Monday, 26 November 2012

Sweet and savoury preserving class

I am not entirely sure how I chanced upon the Culinary Anthropologist's website (a.k.a. Anna Colquhoun) , however it has been such a great discovery. I have now completed two of Anna's cooking classes. The first, which is documented here, was the Riverford Early Autumn Preserving workshop. I learnt such a great deal that day, met some lovely people and gorged myself on the perfect lunch complete with some of Anna's outstanding jellies, jams and chutneys. It is simply a wonderfully cosy and inspirational way to spend a day. The classes take place in her purpose built kitchen which is the ideal size and light filled space for her select classes of eight. Below my pictures from the day taken on my iphone which hopefully tell the story better than my words can.

My perfect kind of lunch: cheese, preserves and sourdough bread.

Passata -  image © Charlotte Tolhurst
Piccalilli -  image © Charlotte Tolhurst
Piccalilli -  image © Charlotte Tolhurst
Hedgeroe Jelly -  image © Charlotte Tolhurst
Hedgeroe Jelly -  image © Charlotte Tolhurst
Hedgeroe Jelly -  image © Charlotte Tolhurst
Plum Jam -  image © Charlotte Tolhurst

My jars from the course sat proudly on my counter for a week before being put away. It interested me that out of the five gorgeous jars, every person who laid eyes upon them exclaimed great interest in acquiring the Piccalilli. So, if you are wondering what home made gifts to make for Christmas, I'd say Piccalilli would be a good bet. Below you will find the recipe kindly given for use here by Anna.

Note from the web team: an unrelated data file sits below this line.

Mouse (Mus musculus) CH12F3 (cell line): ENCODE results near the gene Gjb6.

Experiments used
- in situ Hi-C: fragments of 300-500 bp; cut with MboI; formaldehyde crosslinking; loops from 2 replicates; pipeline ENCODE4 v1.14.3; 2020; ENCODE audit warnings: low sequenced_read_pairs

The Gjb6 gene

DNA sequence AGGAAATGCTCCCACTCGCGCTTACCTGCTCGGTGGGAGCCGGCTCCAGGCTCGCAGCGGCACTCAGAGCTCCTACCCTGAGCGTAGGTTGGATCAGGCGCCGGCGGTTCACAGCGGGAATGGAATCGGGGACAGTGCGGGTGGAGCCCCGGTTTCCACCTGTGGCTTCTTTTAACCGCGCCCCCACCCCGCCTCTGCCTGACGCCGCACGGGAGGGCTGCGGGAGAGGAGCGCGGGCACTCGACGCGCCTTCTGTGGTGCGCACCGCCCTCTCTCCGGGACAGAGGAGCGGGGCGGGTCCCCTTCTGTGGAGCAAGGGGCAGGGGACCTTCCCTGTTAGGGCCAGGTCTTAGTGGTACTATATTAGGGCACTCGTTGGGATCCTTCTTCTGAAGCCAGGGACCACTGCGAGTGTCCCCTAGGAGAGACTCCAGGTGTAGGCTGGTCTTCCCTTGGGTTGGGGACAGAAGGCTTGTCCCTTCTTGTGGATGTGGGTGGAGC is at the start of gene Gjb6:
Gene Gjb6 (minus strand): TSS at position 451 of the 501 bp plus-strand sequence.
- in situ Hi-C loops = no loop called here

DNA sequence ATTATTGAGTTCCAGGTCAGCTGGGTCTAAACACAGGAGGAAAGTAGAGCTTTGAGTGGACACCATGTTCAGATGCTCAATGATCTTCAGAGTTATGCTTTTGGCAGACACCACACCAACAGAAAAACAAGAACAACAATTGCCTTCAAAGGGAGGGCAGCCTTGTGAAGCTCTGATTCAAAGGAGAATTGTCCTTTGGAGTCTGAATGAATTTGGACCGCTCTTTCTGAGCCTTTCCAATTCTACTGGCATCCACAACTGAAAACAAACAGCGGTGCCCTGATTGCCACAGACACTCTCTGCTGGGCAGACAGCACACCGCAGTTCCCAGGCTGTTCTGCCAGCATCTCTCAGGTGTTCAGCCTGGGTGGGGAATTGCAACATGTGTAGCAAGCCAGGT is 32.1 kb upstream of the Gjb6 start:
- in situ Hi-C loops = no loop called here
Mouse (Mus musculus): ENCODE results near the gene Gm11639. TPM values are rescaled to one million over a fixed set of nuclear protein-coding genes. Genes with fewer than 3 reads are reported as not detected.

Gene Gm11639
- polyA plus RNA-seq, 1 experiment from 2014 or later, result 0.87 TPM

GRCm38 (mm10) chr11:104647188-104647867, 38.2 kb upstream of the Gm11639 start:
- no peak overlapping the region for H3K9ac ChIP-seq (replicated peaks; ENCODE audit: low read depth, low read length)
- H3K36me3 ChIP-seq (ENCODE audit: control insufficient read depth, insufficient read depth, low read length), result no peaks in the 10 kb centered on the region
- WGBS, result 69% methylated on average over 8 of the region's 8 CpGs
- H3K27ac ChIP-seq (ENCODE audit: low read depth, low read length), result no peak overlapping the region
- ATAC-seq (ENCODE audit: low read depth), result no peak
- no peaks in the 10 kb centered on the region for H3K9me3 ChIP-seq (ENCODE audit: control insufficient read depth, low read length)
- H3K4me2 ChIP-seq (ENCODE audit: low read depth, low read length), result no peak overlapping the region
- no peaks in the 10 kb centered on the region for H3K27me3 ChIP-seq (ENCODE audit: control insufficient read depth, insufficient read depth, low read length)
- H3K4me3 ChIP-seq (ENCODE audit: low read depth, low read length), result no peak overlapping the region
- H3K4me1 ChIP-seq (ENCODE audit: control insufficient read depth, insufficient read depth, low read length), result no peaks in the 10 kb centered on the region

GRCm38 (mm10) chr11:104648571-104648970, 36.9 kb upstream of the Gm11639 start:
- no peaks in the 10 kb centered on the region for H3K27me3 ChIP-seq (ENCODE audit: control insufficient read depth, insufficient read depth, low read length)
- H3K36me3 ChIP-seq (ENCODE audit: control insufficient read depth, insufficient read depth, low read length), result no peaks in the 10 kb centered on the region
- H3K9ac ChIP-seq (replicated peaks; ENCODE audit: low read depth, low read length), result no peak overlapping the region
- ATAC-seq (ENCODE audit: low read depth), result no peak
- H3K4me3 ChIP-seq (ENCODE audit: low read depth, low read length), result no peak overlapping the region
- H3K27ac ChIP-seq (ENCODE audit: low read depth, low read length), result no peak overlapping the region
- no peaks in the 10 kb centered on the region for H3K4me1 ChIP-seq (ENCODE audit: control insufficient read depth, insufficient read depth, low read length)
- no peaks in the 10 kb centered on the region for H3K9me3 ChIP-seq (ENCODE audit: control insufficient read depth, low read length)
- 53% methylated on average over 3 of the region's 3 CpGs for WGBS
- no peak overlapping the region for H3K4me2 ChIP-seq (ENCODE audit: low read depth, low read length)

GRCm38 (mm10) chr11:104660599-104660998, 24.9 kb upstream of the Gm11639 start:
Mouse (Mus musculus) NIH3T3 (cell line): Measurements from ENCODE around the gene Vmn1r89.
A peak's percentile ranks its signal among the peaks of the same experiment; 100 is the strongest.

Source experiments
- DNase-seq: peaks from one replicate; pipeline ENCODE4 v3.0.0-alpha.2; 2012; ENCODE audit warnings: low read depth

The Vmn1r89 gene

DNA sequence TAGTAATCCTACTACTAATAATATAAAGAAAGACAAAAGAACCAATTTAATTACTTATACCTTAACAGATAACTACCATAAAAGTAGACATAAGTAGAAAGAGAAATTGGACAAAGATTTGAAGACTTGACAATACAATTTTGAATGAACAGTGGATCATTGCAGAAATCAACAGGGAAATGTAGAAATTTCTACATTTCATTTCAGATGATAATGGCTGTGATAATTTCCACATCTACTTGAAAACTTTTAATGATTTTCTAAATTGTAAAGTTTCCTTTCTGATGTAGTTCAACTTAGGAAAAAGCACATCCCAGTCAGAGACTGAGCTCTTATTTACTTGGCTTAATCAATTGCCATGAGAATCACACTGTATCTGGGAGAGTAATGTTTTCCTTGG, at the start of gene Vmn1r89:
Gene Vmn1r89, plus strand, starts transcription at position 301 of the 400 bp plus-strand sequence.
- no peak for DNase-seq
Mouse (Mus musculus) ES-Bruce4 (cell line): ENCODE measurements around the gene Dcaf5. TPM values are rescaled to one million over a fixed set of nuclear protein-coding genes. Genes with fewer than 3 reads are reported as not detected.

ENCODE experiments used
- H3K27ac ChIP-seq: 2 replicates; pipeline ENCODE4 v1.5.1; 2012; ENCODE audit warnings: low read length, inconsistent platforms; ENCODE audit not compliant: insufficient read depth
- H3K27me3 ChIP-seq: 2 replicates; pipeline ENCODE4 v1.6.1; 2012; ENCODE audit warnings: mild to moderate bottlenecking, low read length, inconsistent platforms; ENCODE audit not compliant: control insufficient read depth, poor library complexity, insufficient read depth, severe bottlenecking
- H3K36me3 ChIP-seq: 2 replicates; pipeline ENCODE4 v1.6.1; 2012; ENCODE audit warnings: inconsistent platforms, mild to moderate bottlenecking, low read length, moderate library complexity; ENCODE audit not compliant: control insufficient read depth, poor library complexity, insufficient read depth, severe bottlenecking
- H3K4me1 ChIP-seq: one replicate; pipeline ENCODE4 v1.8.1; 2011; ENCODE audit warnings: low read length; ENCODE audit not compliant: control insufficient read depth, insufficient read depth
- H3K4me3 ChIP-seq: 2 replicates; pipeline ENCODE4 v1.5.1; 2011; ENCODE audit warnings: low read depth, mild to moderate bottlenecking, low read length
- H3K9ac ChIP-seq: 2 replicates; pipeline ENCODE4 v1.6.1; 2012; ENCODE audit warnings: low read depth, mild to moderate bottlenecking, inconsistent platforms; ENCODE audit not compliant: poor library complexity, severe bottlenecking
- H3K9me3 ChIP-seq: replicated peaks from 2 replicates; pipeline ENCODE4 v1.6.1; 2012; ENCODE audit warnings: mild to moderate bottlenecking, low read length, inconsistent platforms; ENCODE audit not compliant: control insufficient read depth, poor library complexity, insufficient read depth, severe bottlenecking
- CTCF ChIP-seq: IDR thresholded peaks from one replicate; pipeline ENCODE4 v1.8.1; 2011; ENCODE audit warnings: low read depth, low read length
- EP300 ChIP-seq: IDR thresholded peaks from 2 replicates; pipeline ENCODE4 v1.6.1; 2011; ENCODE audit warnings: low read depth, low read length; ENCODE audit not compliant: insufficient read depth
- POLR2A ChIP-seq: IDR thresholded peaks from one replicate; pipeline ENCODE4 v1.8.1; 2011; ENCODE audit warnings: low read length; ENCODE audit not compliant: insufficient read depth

Makes:  7+ 1lb jars

2 kgs prepared vegetables:  choose a colourful mix of cucumbers, carrots, onions/shallots, courgettes/marrows, bell peppers, cauliflowers, green beans, green tomatoes, sweetcorn kernels etc.

approx 8 tbsps fine pure salt

1050ml cider vinegar, white wine vinegar or malt vinegar

400g white granulated sugar

1 tbsp coriander seeds, crushed

1 tbsp cumin seeds, crushed

1 tbsp celery seeds

2 tbsps yellow mustard seeds

40g cornflour, or 60g plain flour

2 tbsps mustard powder

1 tbsp turmeric

1 tbsp powdered ginger

1.     Cut all the vegetables into matching 1cm dice, or bigger if you prefer.  Layer them in a big bowl with the salt and leave for several hours or, preferably, overnight.  Don't skip this step - salting is important for drawing out excess water which would otherwise dilute the pickle.

2.     Place your clean jars in the oven and turn it on to 140C to sterilise them.  Leave the jars in there until needed.  Rinse the vegetables in several changes of cold water and drain very well.

3.     Reserve a little cup of vinegar and place the rest in a large pan with the sugar, coriander, cumin, celery seeds and mustard seeds.  Heat to dissolve the sugar and simmer for five minutes.

4.     Stir the cornflour, mustard powder, turmeric and ginger into the reserved vinegar to make a paste.  Add some hot vinegar to this to loosen it, then pour the paste into the pan, stirring briskly as you do to avoid getting lumps.  Simmer for a few minutes, stirring.

5.     Now add the drained vegetables and simmer everything together for five minutes, stirring often.  I like the vegetables half-cooked, so they retain a little crunch.

6.     Pack the hot pickle into the hot jars, making sure there are no large air pockets, and seal immediately.  Wait one month before opening and use within a year.  Once opened, store in the fridge.

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